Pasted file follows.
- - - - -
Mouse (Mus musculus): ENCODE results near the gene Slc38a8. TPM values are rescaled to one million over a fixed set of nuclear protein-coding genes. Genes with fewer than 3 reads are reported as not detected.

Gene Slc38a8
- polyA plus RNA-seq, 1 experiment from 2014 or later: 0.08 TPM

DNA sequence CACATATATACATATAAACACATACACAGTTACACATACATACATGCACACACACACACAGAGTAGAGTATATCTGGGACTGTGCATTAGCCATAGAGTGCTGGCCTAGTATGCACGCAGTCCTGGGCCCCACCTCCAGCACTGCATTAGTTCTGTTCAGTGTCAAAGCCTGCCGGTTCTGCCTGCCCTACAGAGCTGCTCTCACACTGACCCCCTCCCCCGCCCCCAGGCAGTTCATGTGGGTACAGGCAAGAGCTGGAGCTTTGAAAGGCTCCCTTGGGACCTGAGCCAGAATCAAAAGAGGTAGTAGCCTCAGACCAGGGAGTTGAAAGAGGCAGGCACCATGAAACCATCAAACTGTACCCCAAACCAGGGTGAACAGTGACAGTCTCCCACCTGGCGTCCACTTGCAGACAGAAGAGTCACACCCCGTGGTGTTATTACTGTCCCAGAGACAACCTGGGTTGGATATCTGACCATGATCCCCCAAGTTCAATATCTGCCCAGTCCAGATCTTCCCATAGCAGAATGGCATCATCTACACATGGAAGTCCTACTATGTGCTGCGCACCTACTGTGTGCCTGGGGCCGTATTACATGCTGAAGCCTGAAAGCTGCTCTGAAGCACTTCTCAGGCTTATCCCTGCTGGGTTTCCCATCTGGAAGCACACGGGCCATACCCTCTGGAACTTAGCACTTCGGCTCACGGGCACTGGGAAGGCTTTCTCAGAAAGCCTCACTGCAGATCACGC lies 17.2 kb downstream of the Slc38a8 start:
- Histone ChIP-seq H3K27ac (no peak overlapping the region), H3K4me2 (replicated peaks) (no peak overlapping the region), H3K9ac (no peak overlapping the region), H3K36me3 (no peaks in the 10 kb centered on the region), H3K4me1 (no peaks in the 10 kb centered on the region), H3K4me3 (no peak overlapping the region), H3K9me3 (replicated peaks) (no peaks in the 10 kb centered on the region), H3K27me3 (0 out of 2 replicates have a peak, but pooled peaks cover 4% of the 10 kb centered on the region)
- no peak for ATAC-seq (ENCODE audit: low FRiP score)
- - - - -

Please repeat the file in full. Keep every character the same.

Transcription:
Mouse (Mus musculus): ENCODE results near the gene Slc38a8. TPM values are rescaled to one million over a fixed set of nuclear protein-coding genes. Genes with fewer than 3 reads are reported as not detected.

Gene Slc38a8
- polyA plus RNA-seq, 1 experiment from 2014 or later: 0.08 TPM

DNA sequence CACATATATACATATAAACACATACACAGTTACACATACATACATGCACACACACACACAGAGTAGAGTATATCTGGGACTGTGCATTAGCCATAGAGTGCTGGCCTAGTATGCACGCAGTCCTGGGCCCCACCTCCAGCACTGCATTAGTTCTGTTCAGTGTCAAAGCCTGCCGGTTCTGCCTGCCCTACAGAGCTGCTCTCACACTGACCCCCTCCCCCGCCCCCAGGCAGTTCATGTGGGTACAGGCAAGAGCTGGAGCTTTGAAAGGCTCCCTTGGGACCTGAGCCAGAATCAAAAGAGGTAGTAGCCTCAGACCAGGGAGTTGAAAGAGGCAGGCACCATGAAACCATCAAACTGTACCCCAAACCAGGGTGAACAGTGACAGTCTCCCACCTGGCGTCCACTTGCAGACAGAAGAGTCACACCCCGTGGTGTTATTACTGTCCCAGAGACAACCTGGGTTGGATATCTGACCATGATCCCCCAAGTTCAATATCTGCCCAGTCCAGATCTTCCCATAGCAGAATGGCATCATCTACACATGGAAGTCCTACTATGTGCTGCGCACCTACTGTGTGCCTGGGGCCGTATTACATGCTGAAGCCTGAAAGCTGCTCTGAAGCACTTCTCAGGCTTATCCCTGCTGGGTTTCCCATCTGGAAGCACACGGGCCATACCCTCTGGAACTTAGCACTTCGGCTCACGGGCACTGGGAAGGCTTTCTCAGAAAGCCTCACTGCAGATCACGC lies 17.2 kb downstream of the Slc38a8 start:
- Histone ChIP-seq H3K27ac (no peak overlapping the region), H3K4me2 (replicated peaks) (no peak overlapping the region), H3K9ac (no peak overlapping the region), H3K36me3 (no peaks in the 10 kb centered on the region), H3K4me1 (no peaks in the 10 kb centered on the region), H3K4me3 (no peak overlapping the region), H3K9me3 (replicated peaks) (no peaks in the 10 kb centered on the region), H3K27me3 (0 out of 2 replicates have a peak, but pooled peaks cover 4% of the 10 kb centered on the region)
- no peak for ATAC-seq (ENCODE audit: low FRiP score)